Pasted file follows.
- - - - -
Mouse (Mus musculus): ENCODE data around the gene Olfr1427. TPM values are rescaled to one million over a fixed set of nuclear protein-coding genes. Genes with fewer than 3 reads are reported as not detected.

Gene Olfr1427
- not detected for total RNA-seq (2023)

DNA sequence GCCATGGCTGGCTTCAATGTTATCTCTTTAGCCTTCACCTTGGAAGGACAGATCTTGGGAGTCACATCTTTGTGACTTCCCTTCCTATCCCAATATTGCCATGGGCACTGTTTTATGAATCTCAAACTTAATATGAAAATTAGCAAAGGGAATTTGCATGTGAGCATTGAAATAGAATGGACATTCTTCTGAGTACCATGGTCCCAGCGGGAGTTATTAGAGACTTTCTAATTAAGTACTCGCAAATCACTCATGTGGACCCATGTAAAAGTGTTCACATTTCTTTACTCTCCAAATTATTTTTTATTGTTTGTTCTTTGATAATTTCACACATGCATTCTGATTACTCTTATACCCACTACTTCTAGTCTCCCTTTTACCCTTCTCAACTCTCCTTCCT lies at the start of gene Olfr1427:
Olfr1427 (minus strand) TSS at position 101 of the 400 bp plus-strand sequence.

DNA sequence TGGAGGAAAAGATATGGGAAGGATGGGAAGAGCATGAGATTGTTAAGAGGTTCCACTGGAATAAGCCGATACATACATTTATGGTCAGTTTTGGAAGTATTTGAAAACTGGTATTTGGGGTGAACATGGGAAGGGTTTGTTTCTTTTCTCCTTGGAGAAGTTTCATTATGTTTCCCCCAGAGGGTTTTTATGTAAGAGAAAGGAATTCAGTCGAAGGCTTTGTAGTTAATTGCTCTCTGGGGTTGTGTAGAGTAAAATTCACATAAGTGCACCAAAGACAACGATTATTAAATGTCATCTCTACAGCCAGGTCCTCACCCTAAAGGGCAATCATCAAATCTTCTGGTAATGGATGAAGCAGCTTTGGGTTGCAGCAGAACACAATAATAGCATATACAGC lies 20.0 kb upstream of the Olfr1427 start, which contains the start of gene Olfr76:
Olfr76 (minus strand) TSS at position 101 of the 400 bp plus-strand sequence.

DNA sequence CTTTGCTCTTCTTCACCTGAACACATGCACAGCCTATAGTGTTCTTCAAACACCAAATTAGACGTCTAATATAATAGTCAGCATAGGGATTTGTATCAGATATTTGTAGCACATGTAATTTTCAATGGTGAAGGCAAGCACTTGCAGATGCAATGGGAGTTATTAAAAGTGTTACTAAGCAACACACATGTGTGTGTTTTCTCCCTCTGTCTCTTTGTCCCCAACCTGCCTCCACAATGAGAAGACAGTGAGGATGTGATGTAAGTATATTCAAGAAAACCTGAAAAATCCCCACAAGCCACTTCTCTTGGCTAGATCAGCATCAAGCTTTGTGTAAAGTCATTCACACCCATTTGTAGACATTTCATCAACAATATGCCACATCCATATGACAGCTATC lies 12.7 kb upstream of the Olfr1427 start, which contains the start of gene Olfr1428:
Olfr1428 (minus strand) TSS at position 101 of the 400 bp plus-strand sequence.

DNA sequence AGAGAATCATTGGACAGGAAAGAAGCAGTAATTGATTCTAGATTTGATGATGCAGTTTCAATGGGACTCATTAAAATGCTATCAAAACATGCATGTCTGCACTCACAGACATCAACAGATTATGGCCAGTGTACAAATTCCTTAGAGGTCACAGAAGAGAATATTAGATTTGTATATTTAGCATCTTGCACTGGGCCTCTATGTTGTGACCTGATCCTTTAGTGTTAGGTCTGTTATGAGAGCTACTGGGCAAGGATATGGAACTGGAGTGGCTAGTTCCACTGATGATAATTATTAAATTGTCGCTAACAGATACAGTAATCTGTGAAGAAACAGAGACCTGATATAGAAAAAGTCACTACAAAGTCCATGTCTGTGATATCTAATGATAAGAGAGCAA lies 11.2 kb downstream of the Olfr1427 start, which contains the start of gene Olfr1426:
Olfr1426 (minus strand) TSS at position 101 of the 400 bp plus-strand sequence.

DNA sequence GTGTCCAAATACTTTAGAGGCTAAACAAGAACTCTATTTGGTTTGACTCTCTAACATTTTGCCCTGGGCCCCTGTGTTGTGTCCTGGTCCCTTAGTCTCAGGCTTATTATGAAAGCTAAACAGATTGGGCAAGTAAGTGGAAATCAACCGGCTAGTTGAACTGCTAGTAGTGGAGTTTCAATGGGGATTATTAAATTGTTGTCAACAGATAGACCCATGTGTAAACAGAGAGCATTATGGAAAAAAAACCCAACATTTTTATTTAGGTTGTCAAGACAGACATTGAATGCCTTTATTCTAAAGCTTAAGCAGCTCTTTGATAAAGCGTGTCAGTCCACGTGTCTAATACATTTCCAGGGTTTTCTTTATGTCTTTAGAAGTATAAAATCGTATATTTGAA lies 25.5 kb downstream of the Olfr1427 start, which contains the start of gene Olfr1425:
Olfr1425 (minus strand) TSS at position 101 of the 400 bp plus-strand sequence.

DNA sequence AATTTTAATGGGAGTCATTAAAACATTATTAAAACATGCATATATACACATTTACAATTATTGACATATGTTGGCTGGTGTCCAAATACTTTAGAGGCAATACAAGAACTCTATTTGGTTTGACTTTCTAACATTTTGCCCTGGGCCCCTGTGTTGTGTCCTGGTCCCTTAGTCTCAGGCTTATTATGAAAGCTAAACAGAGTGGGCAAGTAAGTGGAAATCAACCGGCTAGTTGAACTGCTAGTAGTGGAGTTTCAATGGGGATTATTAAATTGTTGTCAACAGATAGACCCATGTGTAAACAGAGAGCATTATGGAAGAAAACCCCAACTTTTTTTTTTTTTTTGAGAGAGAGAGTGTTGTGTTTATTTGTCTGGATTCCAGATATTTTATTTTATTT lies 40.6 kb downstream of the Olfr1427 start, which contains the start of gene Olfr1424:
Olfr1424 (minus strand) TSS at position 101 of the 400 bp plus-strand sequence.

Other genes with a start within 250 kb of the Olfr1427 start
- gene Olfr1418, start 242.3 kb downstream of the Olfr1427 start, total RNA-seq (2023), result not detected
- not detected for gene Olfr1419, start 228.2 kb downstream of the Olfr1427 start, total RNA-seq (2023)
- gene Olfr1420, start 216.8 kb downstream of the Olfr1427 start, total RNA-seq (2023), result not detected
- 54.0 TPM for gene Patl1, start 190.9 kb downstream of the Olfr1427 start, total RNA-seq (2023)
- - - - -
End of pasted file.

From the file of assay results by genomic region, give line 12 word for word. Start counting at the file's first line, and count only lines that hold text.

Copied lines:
DNA sequence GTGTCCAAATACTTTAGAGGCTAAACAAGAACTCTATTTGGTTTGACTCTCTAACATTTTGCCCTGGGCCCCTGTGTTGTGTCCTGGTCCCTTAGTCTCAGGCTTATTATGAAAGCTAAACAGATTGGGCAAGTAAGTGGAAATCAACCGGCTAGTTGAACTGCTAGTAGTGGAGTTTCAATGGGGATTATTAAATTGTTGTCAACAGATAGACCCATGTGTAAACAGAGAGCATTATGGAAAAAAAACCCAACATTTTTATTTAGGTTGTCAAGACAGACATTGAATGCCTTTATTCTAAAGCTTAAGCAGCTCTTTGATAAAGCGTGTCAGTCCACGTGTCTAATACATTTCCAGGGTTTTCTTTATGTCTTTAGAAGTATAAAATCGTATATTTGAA lies 25.5 kb downstream of the Olfr1427 start, which contains the start of gene Olfr1425: